Visit the Camp-Inn website at www.TinyCamper.com
My first stop (after dropping Kitai off with his grandparents in Washington) was to Mauston to attend the 10th Annual Camp-Inn Camp-Outt trailer rally. Fred had learned about it on the www.tnttt.com Teardrops and Tiny Travel Trailers' forum. I'd been planning to come out to Michigan a week later on my way to Toronto so I pushed my trip up a week and made it in time to attend the rally. There were 101 registered campsites and 194 people from 24 states all in one park for three days. It was such a blast!
If you have a thing for tiny trailers, like I do, your heart just kind of goes pitter patter at the thought of a hundred of them all in one location.
It was quite exciting. It was The Glampette's first official rally. I met up with my friend Fred (The Glampette's builder) when I arrived at the campground. He took this picture for me that shows exactly how much I love my trailer :) I just need longer arms.
The route to the campground was a little convoluted since I drove to Washington state first, but then it was almost a straight shot down I-90 to arrive at Castle Rock County Park. On the way I drove through a lot of rain, rain and a sleet storm in Montana, and a lot of wind in Minnesota. In total it was around 2,643 miles, or 38 hours, of driving not including gas stops which add an hour a day to your on the road total when you're driving 10 hours a day.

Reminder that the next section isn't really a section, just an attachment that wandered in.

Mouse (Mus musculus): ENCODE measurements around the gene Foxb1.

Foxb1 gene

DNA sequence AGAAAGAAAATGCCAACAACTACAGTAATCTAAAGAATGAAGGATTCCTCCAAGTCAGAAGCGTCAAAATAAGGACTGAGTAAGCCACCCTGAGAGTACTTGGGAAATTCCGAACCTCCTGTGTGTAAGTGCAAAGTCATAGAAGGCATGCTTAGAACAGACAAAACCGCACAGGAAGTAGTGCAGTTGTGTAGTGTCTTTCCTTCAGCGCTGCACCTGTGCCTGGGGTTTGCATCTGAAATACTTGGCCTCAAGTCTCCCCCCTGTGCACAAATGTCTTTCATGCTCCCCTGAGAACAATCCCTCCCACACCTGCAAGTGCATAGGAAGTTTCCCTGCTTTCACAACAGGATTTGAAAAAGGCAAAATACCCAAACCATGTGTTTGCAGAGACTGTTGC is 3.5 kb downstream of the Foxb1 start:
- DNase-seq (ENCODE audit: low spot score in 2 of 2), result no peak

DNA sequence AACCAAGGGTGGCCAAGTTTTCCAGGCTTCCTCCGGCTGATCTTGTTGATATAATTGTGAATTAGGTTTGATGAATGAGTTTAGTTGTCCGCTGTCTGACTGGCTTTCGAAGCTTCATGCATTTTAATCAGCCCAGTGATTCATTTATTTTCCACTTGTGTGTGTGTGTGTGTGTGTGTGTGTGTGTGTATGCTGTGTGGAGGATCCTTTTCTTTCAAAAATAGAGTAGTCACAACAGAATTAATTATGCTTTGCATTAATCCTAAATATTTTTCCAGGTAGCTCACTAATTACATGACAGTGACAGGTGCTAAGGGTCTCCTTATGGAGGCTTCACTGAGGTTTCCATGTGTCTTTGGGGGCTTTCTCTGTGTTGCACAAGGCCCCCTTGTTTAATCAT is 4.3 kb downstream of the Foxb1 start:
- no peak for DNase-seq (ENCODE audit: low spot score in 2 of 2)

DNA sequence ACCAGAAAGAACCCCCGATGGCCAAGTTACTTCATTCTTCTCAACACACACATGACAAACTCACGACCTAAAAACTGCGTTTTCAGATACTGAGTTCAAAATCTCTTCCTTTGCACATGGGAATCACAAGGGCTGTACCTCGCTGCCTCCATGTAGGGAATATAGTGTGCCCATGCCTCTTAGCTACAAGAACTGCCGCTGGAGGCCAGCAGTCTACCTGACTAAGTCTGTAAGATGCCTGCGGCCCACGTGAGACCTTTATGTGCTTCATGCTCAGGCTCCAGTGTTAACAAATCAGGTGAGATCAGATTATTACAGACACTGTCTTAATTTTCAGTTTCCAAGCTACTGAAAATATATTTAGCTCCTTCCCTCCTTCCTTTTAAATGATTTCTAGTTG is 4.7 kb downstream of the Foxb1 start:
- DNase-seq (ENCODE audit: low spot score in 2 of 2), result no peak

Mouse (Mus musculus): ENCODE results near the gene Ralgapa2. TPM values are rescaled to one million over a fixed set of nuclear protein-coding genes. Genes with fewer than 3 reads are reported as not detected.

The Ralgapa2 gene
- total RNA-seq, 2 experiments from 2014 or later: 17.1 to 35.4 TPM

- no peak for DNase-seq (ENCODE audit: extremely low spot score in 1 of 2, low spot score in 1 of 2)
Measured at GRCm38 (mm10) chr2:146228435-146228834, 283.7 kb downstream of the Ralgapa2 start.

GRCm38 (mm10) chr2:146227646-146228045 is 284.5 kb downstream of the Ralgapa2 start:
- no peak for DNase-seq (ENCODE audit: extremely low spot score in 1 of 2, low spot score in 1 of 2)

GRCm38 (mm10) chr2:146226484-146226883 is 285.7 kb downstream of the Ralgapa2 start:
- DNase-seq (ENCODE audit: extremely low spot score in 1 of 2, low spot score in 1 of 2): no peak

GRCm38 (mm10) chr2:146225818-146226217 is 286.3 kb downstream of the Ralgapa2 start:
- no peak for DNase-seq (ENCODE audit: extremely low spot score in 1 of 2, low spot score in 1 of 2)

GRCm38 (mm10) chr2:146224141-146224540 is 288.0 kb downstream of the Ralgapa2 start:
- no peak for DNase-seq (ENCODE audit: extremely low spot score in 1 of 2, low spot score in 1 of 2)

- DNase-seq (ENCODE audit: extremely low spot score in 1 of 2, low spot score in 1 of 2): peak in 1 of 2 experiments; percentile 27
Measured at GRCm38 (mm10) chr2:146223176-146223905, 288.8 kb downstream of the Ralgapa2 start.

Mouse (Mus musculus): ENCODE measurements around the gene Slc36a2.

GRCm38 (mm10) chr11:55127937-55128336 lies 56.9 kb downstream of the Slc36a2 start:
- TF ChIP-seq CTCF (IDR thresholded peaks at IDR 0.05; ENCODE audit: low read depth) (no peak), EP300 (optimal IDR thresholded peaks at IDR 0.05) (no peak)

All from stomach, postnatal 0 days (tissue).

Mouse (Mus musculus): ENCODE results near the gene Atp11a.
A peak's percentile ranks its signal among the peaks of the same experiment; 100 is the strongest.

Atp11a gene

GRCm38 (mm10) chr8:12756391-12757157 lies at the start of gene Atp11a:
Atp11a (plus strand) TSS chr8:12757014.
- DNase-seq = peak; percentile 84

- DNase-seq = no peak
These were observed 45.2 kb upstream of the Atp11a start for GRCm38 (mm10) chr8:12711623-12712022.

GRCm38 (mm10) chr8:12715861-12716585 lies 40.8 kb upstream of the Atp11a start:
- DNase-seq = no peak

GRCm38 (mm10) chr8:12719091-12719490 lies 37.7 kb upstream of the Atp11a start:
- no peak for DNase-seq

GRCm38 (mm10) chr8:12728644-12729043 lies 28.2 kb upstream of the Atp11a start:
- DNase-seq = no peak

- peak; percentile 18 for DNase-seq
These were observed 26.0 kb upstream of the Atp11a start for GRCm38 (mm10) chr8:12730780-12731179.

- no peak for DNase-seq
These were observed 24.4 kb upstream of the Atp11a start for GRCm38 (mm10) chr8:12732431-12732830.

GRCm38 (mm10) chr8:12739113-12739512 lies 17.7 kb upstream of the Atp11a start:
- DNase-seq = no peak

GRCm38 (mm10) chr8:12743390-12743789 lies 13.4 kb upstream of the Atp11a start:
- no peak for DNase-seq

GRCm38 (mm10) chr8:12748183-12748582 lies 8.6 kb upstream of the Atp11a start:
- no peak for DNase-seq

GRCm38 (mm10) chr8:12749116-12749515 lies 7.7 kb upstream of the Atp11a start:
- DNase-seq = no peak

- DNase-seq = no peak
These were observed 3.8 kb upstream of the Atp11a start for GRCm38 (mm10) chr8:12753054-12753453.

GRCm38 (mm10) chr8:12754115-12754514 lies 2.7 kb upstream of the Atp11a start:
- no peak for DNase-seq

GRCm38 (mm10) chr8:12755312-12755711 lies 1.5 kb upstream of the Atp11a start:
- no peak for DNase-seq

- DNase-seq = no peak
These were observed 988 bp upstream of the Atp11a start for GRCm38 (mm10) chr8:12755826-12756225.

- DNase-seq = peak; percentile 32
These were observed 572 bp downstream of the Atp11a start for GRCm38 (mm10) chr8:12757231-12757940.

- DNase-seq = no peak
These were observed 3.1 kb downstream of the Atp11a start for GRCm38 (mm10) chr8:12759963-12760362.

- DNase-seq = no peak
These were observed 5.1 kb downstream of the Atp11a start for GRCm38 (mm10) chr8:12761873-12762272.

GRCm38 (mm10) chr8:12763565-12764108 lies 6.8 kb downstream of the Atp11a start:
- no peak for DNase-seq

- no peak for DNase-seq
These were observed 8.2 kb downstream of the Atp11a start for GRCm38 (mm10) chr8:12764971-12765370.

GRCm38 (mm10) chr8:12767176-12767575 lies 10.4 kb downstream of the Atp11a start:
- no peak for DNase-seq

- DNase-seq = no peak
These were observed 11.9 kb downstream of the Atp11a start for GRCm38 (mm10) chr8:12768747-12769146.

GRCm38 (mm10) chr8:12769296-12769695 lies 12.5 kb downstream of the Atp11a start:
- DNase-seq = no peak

If you read this blog on a regular basis you may recall reading about Camp-Inn trailers on two occasions. It's doubly unusual because you just don't see that many teardrops in the wild, so be parked beside one twice in one summer is, I think, a rare thing.
The first was the second night after I'd left Michigan in June from picking up The Glampette when I spent the night at the KOA in Kennebec, South Dakota. When I arrived and the camp host saw my tiny trailer he was really excited and said there was another tiny trailer there that evening and he would put us beside each other so we could be friends. LOL
Turned out it was a Camp-Inn teardrop. Its owners had just picked it up the day before just down the highway from the campground the rally was held at.